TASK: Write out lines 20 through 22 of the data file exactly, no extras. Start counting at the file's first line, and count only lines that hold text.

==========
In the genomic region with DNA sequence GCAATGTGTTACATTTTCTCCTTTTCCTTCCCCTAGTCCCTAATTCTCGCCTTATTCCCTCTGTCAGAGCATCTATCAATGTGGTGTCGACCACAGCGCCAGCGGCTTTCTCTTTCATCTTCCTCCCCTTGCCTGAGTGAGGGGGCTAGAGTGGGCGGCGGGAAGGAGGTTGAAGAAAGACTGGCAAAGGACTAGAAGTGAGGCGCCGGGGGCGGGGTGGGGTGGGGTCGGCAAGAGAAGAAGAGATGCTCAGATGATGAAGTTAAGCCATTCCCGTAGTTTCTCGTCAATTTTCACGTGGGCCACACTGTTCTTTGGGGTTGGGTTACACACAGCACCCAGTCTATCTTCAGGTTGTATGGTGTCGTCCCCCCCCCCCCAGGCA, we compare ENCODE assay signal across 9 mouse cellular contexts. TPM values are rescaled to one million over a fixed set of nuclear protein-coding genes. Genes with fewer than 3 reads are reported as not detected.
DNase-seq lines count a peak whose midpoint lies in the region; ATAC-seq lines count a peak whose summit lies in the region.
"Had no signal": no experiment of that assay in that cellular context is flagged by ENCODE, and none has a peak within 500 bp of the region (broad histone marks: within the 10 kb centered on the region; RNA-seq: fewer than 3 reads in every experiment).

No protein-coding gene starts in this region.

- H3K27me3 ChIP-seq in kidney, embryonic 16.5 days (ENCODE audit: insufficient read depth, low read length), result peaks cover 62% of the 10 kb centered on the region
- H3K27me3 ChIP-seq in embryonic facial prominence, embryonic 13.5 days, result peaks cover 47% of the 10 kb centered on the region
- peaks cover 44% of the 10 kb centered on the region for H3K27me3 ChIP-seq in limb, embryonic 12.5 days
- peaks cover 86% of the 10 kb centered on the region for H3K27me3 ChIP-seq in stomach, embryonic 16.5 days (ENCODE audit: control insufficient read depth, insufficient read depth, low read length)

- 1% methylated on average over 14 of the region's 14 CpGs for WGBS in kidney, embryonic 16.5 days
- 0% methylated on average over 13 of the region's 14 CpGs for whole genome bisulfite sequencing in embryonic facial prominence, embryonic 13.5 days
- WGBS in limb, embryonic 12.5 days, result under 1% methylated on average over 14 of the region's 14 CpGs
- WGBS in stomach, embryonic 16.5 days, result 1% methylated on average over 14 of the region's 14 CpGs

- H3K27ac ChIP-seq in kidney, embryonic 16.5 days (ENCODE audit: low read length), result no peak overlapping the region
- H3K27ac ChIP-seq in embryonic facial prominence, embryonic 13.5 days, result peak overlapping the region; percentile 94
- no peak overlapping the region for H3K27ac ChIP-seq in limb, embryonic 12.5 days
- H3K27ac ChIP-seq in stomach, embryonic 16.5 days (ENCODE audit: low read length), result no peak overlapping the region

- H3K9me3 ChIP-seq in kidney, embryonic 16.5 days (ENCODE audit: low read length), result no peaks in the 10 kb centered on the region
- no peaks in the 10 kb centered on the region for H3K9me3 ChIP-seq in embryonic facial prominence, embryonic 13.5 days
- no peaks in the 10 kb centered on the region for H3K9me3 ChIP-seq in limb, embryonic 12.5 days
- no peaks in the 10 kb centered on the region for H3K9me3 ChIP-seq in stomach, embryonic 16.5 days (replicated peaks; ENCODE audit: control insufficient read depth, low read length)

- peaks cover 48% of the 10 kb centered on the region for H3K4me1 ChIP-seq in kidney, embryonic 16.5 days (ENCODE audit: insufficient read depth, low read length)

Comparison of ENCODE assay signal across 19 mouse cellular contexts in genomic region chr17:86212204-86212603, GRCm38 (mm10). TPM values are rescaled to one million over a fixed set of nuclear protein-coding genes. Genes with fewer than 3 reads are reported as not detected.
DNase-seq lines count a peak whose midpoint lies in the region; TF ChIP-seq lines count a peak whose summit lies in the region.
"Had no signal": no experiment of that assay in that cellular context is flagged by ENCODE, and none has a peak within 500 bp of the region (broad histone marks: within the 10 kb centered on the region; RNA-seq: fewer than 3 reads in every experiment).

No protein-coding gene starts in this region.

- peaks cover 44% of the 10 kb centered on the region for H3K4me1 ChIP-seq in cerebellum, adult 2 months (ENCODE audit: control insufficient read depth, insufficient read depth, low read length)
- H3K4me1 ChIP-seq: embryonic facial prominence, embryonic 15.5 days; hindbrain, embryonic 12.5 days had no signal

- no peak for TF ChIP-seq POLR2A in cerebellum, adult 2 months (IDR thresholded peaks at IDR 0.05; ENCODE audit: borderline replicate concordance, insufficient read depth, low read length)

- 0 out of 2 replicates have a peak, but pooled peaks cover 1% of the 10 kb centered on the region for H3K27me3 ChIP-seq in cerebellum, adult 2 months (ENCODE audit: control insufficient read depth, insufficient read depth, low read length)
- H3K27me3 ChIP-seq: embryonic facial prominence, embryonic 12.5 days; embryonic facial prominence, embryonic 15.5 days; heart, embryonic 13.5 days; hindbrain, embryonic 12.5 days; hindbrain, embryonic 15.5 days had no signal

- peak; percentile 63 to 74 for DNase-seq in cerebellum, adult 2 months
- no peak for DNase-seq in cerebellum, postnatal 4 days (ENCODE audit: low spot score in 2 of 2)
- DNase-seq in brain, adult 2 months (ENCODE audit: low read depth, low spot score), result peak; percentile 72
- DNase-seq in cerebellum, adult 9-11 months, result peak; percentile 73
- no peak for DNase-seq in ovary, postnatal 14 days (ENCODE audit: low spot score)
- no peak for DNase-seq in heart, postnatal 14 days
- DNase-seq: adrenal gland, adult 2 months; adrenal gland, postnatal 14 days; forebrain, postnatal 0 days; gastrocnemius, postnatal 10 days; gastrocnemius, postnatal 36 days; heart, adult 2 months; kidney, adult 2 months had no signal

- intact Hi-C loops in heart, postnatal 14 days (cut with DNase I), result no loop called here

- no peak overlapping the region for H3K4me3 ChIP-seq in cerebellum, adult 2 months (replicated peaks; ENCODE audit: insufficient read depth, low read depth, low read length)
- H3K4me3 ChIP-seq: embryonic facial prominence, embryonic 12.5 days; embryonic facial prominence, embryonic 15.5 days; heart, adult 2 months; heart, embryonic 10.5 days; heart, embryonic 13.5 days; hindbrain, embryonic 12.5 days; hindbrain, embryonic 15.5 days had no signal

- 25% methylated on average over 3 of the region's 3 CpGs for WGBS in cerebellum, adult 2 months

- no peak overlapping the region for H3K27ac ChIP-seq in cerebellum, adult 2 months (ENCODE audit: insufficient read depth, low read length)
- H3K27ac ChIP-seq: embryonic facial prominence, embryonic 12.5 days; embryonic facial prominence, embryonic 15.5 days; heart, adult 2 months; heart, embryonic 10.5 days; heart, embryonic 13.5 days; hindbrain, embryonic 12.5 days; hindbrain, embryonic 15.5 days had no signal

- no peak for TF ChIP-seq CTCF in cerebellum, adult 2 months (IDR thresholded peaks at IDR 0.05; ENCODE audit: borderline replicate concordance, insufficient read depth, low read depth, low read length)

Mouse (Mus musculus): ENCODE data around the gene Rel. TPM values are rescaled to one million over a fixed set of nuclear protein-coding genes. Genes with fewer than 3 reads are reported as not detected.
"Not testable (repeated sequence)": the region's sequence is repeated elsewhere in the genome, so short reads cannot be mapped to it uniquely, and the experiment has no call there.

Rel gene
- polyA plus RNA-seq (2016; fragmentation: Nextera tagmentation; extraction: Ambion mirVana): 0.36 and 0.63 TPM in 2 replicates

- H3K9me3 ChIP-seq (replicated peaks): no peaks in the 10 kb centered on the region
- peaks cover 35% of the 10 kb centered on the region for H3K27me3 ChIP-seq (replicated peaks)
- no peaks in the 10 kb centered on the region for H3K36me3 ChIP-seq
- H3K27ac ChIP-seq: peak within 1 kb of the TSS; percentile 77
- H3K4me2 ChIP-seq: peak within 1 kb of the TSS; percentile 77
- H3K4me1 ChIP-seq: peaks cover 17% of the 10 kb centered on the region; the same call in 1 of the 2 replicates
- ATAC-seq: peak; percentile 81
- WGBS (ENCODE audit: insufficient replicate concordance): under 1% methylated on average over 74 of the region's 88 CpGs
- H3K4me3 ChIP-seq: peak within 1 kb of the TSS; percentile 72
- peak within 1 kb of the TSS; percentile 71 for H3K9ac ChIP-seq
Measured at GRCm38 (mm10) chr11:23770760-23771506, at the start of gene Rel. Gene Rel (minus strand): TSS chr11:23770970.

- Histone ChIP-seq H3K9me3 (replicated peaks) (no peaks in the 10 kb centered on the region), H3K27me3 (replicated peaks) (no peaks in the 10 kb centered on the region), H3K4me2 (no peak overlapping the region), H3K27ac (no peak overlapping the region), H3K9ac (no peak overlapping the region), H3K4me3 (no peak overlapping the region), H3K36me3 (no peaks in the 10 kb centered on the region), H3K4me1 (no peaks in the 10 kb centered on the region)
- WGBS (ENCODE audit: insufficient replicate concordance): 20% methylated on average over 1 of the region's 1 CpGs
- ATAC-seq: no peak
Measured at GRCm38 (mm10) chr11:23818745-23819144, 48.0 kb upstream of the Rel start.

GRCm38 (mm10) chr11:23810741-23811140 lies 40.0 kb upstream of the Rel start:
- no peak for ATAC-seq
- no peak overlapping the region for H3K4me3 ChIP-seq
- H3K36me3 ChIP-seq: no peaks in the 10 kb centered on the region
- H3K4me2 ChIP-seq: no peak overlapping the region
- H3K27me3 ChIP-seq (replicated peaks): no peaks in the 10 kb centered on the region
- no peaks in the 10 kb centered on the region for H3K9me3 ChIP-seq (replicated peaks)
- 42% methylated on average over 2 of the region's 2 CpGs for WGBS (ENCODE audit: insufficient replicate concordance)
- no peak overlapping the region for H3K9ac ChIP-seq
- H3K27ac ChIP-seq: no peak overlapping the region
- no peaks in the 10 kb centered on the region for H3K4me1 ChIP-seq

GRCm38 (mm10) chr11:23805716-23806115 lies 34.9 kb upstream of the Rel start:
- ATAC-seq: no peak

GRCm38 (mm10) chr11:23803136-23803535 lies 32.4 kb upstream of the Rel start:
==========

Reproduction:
- no peaks in the 10 kb centered on the region for H3K9me3 ChIP-seq in stomach, embryonic 16.5 days (replicated peaks; ENCODE audit: control insufficient read depth, low read length)

- peaks cover 48% of the 10 kb centered on the region for H3K4me1 ChIP-seq in kidney, embryonic 16.5 days (ENCODE audit: insufficient read depth, low read length)

Comparison of ENCODE assay signal across 19 mouse cellular contexts in genomic region chr17:86212204-86212603, GRCm38 (mm10). TPM values are rescaled to one million over a fixed set of nuclear protein-coding genes. Genes with fewer than 3 reads are reported as not detected.